Wiseman the ‘Ultimate’ leader in Wisconsin


Photo Provided to the Clarion

Robyn Wiseman, pictured at left, founded the first women’s Ultimate Frisbee club team in Madison in 2012.

Alison Ahlgrim, Staff Writer

Women should “make aggressive mistakes” and stop apologizing in order to be successful in sports, says internationally-recognized Ultimate Frisbee player Robyn Wiseman. “Women adopt a mentality where they have to apologize if they’re less than perfect, but you’re not going to push yourself to grow if you don’t push yourself into making mistakes.”

Since Wiseman began playing Ultimate at UW-Eau Claire in 2007, she has competed at Nationals several times, as well as at Worlds, where her team took Gold in 2014. She was voted to the all-region team multiple times in college and was a runner up to receive the Callahan award in 2011, one of the most prestigious awards in college Ultimate.

When describing her rapid success, she notes that, “I started playing at the right time. There weren’t a lot of women’s teams, especially in the Midwest . . . It was harder to find opportunities to play, but it was easier to stand out.”

Wiseman, also known in the Ultimate world for her coaching and commentating presence, founded the first women’s club team in Madison in 2012. Prior to the existence of Heist, Madison women had to travel to Milwaukee or Minneapolis to play high-level women’s Ultimate. She felt that the timing was right and, “if the right people invested and put it together, it would be successful.”

As predicted, Heist has competed at Nationals all four seasons of its existence. Over 100 women tried out for spots on the team this year. The team’s presence in Madison has bolstered Ultimate for girls and women at all levels. UW-Madison now has robust, competitive “A” and “B” teams (Bella Donna and Atropa). Young girls can attend clinics and training camps for Ultimate. Women in their 20s and 30s have avenues to learn the fundamentals of Ultimate through supportive clinics, leagues, and coaching. Despite the popularity of Ultimate in Madison, none of these opportunities existed prior to Heist’s inception.

Wiseman speaks passionately about the importance of women’s sports. Wiseman’s husband is a professional Ultimate player with the Madison Radicals. Wiseman says that she and her husband talk about the fact that Heist players fundraise in the stands to cover travel and jersey expenses while the Radicals are paid to play in front of thousands of fans. The female players put forth just as much effort as the men, but must do more to stand out and get noticed.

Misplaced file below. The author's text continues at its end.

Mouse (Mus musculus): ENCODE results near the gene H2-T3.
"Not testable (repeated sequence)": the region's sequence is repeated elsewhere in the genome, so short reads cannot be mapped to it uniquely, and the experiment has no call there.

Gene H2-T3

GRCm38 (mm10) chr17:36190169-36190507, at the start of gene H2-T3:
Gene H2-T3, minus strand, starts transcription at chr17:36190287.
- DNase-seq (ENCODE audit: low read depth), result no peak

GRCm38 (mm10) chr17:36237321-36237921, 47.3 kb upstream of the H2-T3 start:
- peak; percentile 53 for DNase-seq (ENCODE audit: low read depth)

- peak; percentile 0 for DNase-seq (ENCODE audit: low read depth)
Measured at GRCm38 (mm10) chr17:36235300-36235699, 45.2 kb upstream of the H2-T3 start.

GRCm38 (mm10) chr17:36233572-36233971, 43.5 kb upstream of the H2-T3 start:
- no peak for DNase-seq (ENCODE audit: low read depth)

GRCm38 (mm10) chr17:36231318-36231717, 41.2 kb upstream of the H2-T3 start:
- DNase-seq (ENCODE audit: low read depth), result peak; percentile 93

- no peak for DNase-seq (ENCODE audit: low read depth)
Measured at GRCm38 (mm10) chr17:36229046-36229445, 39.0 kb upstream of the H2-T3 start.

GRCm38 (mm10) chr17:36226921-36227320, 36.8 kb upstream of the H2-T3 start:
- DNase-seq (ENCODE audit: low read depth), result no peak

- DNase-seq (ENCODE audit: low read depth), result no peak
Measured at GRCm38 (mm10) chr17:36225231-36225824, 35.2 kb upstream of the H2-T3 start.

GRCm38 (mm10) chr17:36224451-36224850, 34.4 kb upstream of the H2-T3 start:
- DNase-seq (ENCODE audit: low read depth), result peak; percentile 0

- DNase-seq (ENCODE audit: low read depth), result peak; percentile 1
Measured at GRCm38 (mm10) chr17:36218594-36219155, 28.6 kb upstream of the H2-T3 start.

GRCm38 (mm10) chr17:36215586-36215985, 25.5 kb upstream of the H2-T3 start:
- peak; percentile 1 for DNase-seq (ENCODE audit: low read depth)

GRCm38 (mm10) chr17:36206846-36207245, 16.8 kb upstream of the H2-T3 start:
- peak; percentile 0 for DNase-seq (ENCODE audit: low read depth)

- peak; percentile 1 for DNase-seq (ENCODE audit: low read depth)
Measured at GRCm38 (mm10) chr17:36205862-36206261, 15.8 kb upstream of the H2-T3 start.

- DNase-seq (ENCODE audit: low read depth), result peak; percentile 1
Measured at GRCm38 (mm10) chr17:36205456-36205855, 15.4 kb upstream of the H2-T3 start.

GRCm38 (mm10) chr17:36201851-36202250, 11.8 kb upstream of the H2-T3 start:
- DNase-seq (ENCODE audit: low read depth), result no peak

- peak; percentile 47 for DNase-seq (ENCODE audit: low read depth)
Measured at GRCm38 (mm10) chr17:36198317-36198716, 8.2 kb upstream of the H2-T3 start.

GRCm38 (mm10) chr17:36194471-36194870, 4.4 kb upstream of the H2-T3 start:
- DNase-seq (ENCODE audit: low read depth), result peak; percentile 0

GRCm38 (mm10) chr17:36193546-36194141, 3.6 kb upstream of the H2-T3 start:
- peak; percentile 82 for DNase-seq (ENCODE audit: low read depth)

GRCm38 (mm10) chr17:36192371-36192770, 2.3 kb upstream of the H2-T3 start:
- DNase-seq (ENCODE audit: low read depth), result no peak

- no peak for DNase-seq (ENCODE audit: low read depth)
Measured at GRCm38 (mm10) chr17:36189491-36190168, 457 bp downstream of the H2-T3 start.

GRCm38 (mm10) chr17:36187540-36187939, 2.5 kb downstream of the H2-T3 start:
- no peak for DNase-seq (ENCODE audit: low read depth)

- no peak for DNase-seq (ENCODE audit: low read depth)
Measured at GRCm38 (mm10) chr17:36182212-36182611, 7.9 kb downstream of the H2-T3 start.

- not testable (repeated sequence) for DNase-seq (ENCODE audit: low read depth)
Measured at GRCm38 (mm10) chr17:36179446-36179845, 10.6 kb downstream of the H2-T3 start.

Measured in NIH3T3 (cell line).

The disparities between resources for men’s and women’s teams are even more noticeable at college tournaments where Wiseman coaches. She wants the women she coaches to “feel empowered” and finds it frustrating when it is obvious that women are assigned the least desirable fields, farthest from the bathrooms, trainers, and other amenities. The women receive less attention from film crews and trainers. Occasionally, people walk by and openly disrespect the players, yelling insults and derogatory terms. She has used these moments to have conversations with the team about identity, strength, and power.

Despite the differences in women’s and men’s Ultimate, Wiseman sees a positive future for Ultimate. She also coaches a co-ed high school team, which she uses as a platform to talk to young men and women about equality in sports. She is excited for the future of the sport, particularly for women. One of the things she loves most about Ultimate is that “Ultimate is really the definition of a team sport. It’s one of the only sports where you can’t score by yourself . . . You have to complete a pass to someone else. You can’t win a game by yourself.” It’s a “different kind of sport” with a strong community to it, which Wiseman attributes to the fact that games are self-officiated and center around “spirit of the game.”

Wiseman’s future as a player looks bright as well, despite a “catastrophic” ACL injury in May 2016 that prevented Wiseman from competing at Worlds in London this year. Wiseman describes the injury as a “real disappointment” and “heart breaking,” but also says she will make a full recovery “and then some.” The mental challenge has been worse than the physical challenge. She has spent a lot of time “figuring out who I am if world-class athlete isn’t part of my identity for a few months,” she says. “Getting through this year will make me a much stronger competitor,” Wiseman says. “Plus, I have a lot of rage built up that I can’t wait to take out on the field.”

Because Madison has world-class Ultimate athletes such as Wiseman to build the sport from the ground up, most middle schools in the Madison area now have teams, and there are opportunities to play the sport at all ages, abilities, and levels of competition. The impact that Wiseman has had on women’s Ultimate, in particular, is undeniable. Wiseman’s selflessness and commitment to the sport is demonstrated by her favorite moment in Ultimate. Rather than focusing on her own personal accomplishments, she says that her favorite moment in Ultimate to date was at Regionals with Bella Donna in 2015 where she witnessed the team pulling together as under-dogs in poor conditions to play their hearts out. “The girls just clicked as a team . . . 24 young women at the same time, having a moment, together. I got to be a part of it, and that was really special,” Wiseman says, exhibiting her characteristic pride and enthusiasm for Ultimate.